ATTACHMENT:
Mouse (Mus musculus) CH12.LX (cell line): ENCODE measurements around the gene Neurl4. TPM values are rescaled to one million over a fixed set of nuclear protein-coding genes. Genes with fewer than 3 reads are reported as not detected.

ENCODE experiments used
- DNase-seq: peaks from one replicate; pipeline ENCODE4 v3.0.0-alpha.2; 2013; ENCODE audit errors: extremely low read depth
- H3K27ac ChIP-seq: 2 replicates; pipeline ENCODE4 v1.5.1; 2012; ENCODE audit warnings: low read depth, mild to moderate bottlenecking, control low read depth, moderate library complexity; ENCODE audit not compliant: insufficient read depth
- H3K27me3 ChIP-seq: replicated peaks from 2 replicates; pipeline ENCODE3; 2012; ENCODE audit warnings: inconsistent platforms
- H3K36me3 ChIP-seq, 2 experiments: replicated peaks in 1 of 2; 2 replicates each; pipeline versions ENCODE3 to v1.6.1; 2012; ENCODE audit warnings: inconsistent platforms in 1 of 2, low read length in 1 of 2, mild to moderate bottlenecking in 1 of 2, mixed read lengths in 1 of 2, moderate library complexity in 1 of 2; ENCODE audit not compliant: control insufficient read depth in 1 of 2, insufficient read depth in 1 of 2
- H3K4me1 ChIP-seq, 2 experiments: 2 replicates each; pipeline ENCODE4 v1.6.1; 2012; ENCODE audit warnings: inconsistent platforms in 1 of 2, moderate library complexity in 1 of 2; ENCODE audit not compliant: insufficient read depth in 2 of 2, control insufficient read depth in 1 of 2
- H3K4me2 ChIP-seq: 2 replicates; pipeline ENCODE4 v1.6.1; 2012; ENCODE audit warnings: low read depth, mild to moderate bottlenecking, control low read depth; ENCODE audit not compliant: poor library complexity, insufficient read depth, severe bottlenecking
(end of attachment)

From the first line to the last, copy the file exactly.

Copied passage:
Mouse (Mus musculus) CH12.LX (cell line): ENCODE measurements around the gene Neurl4. TPM values are rescaled to one million over a fixed set of nuclear protein-coding genes. Genes with fewer than 3 reads are reported as not detected.

ENCODE experiments used
- DNase-seq: peaks from one replicate; pipeline ENCODE4 v3.0.0-alpha.2; 2013; ENCODE audit errors: extremely low read depth
- H3K27ac ChIP-seq: 2 replicates; pipeline ENCODE4 v1.5.1; 2012; ENCODE audit warnings: low read depth, mild to moderate bottlenecking, control low read depth, moderate library complexity; ENCODE audit not compliant: insufficient read depth
- H3K27me3 ChIP-seq: replicated peaks from 2 replicates; pipeline ENCODE3; 2012; ENCODE audit warnings: inconsistent platforms
- H3K36me3 ChIP-seq, 2 experiments: replicated peaks in 1 of 2; 2 replicates each; pipeline versions ENCODE3 to v1.6.1; 2012; ENCODE audit warnings: inconsistent platforms in 1 of 2, low read length in 1 of 2, mild to moderate bottlenecking in 1 of 2, mixed read lengths in 1 of 2, moderate library complexity in 1 of 2; ENCODE audit not compliant: control insufficient read depth in 1 of 2, insufficient read depth in 1 of 2
- H3K4me1 ChIP-seq, 2 experiments: 2 replicates each; pipeline ENCODE4 v1.6.1; 2012; ENCODE audit warnings: inconsistent platforms in 1 of 2, moderate library complexity in 1 of 2; ENCODE audit not compliant: insufficient read depth in 2 of 2, control insufficient read depth in 1 of 2
- H3K4me2 ChIP-seq: 2 replicates; pipeline ENCODE4 v1.6.1; 2012; ENCODE audit warnings: low read depth, mild to moderate bottlenecking, control low read depth; ENCODE audit not compliant: poor library complexity, insufficient read depth, severe bottlenecking